The University of Western Australia’s EZONE student hub was officially launched last night with foundation partners BHP and Woodside.
The collaborative learning and research space was guided and inspired by local Noongar traditions of learning on Country.
The University acknowledged the generous support and funding made possible through the bequest from alumnus Robert Telford, Eastwood Family Foundation, Harold and Margaret Clough and Giumelli Family Foundation as well as many other donors and alumni.
The Hon. Don Punch MLA, Minister for Innovation, said a significant part of Western Australia’s economic future rested on innovative collaboration between universities and industry.
“It is great to see this crystallised in the transformational new EZONE facility,” Mr Punch said.
UWA Vice-Chancellor Professor Amit Chakma thanked the staff, students, contractors and partners who contributed to the EZONE project.
“This new EZONE building is a monument to the hard work, dedication and ingenuity of the UWA community. When we pull together, the sky is the limit,” Professor Chakma said.
Associate Dean of Engineering and Mathematical Sciences (Learning and Teaching) Associate Professor Dianne Hesterman said EZONE’s facilities had been well-placed to adapt to online learning due to Covid-19.
“The video-conferencing facilities in some of the learning studios and meeting rooms have allowed students unable to join us in Perth or on campus to still participate in classes, network with peers and continue their studies,” Associate Professor Hesterman said.
“The EZONE has proven to be an excellent facility for face to face, online, and hybrid teaching modes. It is also supporting the adoption of emerging pedagogies that require good digital infrastructure and reconfigurable learning spaces.”
EZONE represents an $80 million investment in the future of STEM education and research in WA, housing three world-class engineering laboratories, 14 flexible learning studios, social and study space for coursework students, and a dedicated space for 150 research students working with resources and other industries.
In addition to the work of UWA design, architecture and engineering students, the project created more than 80 full-time construction jobs for the duration of the 23-month build period. Designed by Hassell and built by Perkins, EZONE is competing in the educational category of the 2021 WA Architecture Awards.
EZONE has been well used since completion, with more than 1,200 extra-curricular events held in the space – 500 were student-led activities, enabling students to shape their own campus experience.
Associate Professor Hesterman said at least a quarter of these activities involved industry partners.
“The EZONE is called a student hub, but it was designed also as a collaborative space,” she said.
“It enables our students, staff, and industry partners to come together and collaborate on the big challenges that we face and to work on socially responsible and sustainable solutions.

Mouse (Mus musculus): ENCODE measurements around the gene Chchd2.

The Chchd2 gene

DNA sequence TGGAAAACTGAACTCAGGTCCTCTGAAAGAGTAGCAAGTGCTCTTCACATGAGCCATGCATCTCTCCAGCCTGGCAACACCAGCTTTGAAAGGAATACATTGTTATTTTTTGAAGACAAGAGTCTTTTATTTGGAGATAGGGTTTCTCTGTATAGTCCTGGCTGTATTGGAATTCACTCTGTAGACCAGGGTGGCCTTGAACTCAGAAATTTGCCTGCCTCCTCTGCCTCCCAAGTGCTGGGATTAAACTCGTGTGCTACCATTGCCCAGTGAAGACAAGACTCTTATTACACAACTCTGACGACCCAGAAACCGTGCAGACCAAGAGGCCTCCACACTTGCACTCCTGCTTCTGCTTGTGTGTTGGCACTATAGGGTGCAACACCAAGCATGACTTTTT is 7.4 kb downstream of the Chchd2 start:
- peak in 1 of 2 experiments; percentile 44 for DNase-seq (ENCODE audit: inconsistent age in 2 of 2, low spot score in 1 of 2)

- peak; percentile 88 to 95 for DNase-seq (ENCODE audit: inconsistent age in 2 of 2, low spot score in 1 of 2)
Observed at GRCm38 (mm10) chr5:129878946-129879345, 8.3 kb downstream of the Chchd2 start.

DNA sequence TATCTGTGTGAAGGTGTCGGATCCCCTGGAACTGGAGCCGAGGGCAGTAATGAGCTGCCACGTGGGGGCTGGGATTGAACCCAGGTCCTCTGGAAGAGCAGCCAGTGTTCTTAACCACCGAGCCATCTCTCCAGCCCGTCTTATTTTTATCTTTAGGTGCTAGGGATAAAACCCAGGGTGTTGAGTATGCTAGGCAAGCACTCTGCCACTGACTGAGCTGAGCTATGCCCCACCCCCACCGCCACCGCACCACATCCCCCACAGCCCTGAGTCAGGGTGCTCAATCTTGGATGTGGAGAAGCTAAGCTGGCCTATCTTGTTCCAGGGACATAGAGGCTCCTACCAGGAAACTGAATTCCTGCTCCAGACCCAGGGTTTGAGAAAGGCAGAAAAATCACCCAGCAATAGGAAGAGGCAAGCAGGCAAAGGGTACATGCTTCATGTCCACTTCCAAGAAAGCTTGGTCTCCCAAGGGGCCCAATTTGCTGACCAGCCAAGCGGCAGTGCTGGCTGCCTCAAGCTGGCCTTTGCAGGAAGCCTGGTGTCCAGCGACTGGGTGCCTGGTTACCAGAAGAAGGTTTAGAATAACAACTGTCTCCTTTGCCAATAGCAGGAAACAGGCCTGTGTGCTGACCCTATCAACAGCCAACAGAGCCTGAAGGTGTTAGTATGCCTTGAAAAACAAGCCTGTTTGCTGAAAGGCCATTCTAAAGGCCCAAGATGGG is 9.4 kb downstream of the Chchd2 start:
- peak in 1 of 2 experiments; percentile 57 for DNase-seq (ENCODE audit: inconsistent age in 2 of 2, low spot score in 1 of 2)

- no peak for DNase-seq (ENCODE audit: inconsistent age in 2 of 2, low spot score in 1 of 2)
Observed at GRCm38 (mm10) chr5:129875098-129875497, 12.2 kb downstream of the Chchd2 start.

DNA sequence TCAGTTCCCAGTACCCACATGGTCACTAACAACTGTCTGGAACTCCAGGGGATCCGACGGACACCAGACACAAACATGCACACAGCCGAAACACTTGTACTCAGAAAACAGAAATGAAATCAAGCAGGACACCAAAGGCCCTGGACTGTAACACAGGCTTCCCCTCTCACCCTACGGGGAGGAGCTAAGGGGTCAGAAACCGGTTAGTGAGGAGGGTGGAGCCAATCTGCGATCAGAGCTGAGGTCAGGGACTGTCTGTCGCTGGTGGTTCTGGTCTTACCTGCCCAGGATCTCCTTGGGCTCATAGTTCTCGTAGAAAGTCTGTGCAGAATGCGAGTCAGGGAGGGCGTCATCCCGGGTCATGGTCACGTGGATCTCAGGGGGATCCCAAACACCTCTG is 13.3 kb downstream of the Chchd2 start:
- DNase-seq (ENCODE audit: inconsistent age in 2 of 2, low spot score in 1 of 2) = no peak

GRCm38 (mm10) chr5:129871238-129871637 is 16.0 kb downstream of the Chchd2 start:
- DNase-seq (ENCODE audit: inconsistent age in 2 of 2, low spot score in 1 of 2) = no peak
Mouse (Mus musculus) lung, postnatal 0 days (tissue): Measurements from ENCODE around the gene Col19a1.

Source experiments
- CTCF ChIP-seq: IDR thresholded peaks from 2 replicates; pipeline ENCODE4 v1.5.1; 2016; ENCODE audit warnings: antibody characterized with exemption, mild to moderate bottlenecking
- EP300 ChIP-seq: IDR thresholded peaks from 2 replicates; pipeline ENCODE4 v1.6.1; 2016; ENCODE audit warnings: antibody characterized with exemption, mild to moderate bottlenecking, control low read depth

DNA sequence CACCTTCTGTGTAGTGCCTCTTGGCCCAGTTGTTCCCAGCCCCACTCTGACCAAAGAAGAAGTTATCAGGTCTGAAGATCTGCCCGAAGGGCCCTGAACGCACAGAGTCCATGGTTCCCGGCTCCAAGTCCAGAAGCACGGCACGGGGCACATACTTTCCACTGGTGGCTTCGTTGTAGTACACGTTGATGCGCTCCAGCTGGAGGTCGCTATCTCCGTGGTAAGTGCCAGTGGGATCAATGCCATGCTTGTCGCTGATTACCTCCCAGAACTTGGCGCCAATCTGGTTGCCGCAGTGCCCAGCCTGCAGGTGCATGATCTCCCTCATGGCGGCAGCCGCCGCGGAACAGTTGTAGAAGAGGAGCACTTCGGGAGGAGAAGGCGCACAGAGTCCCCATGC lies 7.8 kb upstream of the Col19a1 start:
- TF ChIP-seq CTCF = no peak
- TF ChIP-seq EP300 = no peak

“Our industry partners have helped us with events such as addressing the post-Covid employment market, they’ve worked on case studies with our students, and helped shape the University’s engineering specialisations and new programs.”
Meath Hammond, BHP Acting Vice President Corporate Affairs, Minerals Australia said BHP was proud to be a Foundation Partner of UWA EZONE – a new approach to cross-disciplinary education and research.
“We contributed $12 million towards the state-of-the-art education facility that will combine the talent, technology and equipment required in WA to make a real and lasting difference to our industry,” Mr Hammond said. “It’s fantastic to help make EZONE a reality – the single largest investment in engineering education in WA’s history.”
Woodside Executive Vice President Sustainability Shaun Gregory said the company’s investment in EZONE was ultimately an investment in people.
“One thing Covid-19 underscored was the role of people in creating a sense of place. Our collective investment here at EZONE is really in the learning, growth and connection that we hope the building will bring about,” Mr Gregory said.
EZONE has hosted 50 high school visits including events for Girls in Engineering, Aspire UWA and the Children's University, as well as schools outreach and equity programs. The building has also supported student wellbeing events from mental wellbeing workshops to 'stress lesstival' and soft skills building.
Students have used the meeting spaces to their full capacities enabling them to work together on team projects, support each other in group study sessions, and dream up new ideas and projects together.
More than 70 per cent of EZONE users have spent more time on campus since the building opened and 80 per cent of students have spent more time studying in groups since EZONE became our new student hub.
The EZONE UWA Indigenous recognition naming framework, developed by Dr Richard Walley from UWA’s School of Indigenous Studies, incorporates knowledge shared by Whadjuk Noongar Elders about animals native to Matilda Bay.
These are organised according to the vertical organisation of their habitats to align water, land and sky animals to the naming strategy.
Dr Walley said the main rooms on the top floor were named after native birds, while the floor below had the names of tree-climbing reptiles and the ground floor was named after water and land-based animals.
“A cultural narrative from the local area has been utilised in this project,” he said.